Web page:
Overall, to go with our unresolved situation in front of the house, we don’t have a solution behind the house, either. However we resolve these problems, a lot of soil needs to be added and moved by heavy equipment. The costs for this work is unknown, but I’m sure it’s not in the budget.

To get us moving to find some solutions, Jimmy will provide a survey showing the five plateau concept. Paula is to develop a proposal to design a long-term landscaping plan that deals with these immediate issues but which can be completed over time. We’re going to give Paula an idea of the types of plantings we’d like to see.

Now it’s time for lunch. Were we and our little rental car stuck at the bottom of the slope?

Fortunately, I was able to get the car up the driveway. I got a running start in first gear and, though the car whined and threatened to stall, we made it. A bit of flat and then another steep section on the access road. You need to keep your speed up the whole way to the top, even around corners, so we’ll need to install some mirrors to make sure no one is coming the other way.

Kevin says the road and driveway will be improved after construction is complete, but the slope will still be there. I’m now concerned about access for guests in their little rental cars. Plus, what do we do when it snows? We’ll have an unplowed driveway and road, uphill and unpaved for the first 1km. We may find ourselevs trapped until the snow melts.

We need to consider having a 4wd vehicle, but then we run into two other issues: without being residents, we can’t own a car and they are expensive to rent, like €300 a day (!). There is a leasing option that works for trips over about 3 weeks and the way to do it is to pick up the car in France.

I guess we just need to consider all of this part of the adventure of Casa Avventura.

All images: Copyright © Our Big Italian Adventure

Oh, My! The Slope is Steep in Front! Looking at Options to Make Coming and Going Easier

Our first morning here and our first chance to see Casa Avventura. Today, we’ll have a chance to evaluate the progress and make some decisions that have been on hold for us to be here in person.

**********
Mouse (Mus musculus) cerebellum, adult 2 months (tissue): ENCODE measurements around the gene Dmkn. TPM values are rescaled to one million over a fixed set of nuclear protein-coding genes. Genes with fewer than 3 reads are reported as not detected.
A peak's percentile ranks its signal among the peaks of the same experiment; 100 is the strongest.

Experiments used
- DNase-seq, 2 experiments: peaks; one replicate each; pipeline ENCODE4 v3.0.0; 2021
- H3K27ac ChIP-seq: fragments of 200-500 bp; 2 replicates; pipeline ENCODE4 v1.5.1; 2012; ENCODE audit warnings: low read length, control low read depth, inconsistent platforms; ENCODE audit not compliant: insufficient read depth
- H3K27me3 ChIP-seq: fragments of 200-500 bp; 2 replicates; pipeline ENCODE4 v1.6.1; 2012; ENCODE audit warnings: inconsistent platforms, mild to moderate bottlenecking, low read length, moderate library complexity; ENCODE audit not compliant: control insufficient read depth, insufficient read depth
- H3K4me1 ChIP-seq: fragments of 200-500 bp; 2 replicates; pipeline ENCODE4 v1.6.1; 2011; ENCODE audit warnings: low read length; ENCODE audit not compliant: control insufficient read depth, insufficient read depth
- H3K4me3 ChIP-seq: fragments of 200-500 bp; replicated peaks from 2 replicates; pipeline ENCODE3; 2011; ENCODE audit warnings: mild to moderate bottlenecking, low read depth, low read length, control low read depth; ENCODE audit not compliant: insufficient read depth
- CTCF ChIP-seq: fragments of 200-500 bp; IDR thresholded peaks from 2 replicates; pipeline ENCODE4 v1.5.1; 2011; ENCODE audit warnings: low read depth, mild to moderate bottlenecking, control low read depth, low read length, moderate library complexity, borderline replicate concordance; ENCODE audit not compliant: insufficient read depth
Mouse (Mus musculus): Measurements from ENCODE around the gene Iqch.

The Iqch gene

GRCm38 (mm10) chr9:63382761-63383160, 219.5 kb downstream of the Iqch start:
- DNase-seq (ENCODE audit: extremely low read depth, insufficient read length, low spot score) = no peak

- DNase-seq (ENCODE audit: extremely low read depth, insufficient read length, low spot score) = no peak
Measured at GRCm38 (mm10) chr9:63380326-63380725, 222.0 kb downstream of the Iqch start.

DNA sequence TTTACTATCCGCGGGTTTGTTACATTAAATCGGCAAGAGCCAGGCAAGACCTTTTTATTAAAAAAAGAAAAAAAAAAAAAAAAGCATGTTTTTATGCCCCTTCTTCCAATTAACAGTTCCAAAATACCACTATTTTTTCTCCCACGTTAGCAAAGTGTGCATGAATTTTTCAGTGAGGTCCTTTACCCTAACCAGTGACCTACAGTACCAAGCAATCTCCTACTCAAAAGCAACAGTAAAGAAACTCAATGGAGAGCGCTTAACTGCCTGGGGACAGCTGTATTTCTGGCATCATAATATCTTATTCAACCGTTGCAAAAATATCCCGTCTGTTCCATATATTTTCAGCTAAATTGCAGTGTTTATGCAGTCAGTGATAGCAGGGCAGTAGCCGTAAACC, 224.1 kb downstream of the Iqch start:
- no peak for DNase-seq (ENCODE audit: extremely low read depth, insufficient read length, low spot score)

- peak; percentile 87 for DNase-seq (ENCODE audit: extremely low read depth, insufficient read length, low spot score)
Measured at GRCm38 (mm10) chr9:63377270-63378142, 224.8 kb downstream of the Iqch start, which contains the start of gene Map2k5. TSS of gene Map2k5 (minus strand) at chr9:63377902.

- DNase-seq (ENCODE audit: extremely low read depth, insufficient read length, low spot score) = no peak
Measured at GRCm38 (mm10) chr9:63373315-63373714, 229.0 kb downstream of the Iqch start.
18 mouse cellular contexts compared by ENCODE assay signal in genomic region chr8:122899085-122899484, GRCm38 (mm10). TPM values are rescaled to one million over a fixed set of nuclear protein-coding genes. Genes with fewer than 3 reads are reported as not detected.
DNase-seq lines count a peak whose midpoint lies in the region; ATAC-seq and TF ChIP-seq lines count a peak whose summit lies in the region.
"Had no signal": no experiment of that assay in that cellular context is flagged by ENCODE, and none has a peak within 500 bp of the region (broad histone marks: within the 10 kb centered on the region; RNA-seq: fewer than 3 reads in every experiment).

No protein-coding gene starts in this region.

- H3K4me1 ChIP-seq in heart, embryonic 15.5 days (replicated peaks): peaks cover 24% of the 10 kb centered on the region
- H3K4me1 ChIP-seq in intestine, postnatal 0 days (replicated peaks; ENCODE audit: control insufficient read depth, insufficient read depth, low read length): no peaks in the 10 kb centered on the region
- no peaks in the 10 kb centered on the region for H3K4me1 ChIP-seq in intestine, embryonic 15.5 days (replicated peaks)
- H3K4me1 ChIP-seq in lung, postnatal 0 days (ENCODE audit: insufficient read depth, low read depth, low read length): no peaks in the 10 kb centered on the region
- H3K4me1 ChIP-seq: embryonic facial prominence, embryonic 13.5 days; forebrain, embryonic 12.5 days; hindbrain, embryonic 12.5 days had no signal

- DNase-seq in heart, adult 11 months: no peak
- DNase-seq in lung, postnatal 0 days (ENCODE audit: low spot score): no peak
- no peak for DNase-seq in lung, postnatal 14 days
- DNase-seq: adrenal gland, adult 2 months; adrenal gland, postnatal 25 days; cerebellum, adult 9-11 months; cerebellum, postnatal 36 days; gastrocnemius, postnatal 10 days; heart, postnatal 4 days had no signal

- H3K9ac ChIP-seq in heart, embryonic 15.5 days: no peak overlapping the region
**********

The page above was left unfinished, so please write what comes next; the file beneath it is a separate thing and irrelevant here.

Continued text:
We’ve got two big topics to discuss today. First, there is the land and terrain, specifically the slope, and second, a number of design decisions to make and potential chances to consider.

Since the land and slope is the first thing we see, I’ll write about it first and cover the house-related topics in another post.

Kevin said to meet him at the site at 9am. Not only will this be our first viewing, it will be our first time driving to the property on our own. We set off in our Lancia Ypsilon, a “supermini” class car.

As the site is out in the countryside, there is not really a street address. Fortunately, I had a pretty good sense of where the property is from our previous visits and I had gps coordinates I identified from Google Earth. The only thing I wasn’t sure of was the turn off the SP129, the road from Colmurano to Urbisaglia.

The turnoff was actually easy to identify. We started down the hill on a paved road for about 1km, where the road splits. We went right, down the so-called strada bianca (white road), a fancy name for gravel.

Now it’s about another 1km on this road, down and around. The last 500m or so is the section that was graded for (and paid for by) us. I’d say it’s just in fair shape now, due to the use by construction and earth-moving equipment. Kevin says it will be redone when the house is ready to go.

When we arrive at the end of the road, where our property access/driveway begins, I hesitate. We look down the slope of the last 100m and I can see it’s steep, steeper than I remembered. I’m worried that once down the hill, our little Ypsilon with the 1.2L engine won’t get us back up. I’m also starting to wonder if we haven’t picked too hilly a hillside.

Downhill in Front
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Getting down to the temporary parking area near the house, we look back up the hill. Hmm.

Stone on Neighbors Land
Looking Back Up the Driveway
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I think we had overlooked the driveway steepness problem because the drawing we had seen of the land profile didn’t include the driveway. It just showed the level in front of the house.

property slope diagram
Side view of slope
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I have written about the house being “in a hole” before, but in person it was easy to see it’s true, at least with the current land shaping.

Panorama of Slopes in Front
Looking Across the Front Slope
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Our Front Side Problem Slope
Looking Across Slope from Other Side
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Slope and Grade on South Side
Problem Front Corner
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The “final” parking area is planned to be in front and above the house. Certainly above. Right now it’s about level with the top floor, with a fairly steep slope down to the house.

Slope in Front from the Kitchen
Looking Back Up the Front Slope
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And to have enough flat space for cars, there is an area dug out of the slope.

Cut Out Area for Parking
Parking Cut Out in Front
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How can we make this better?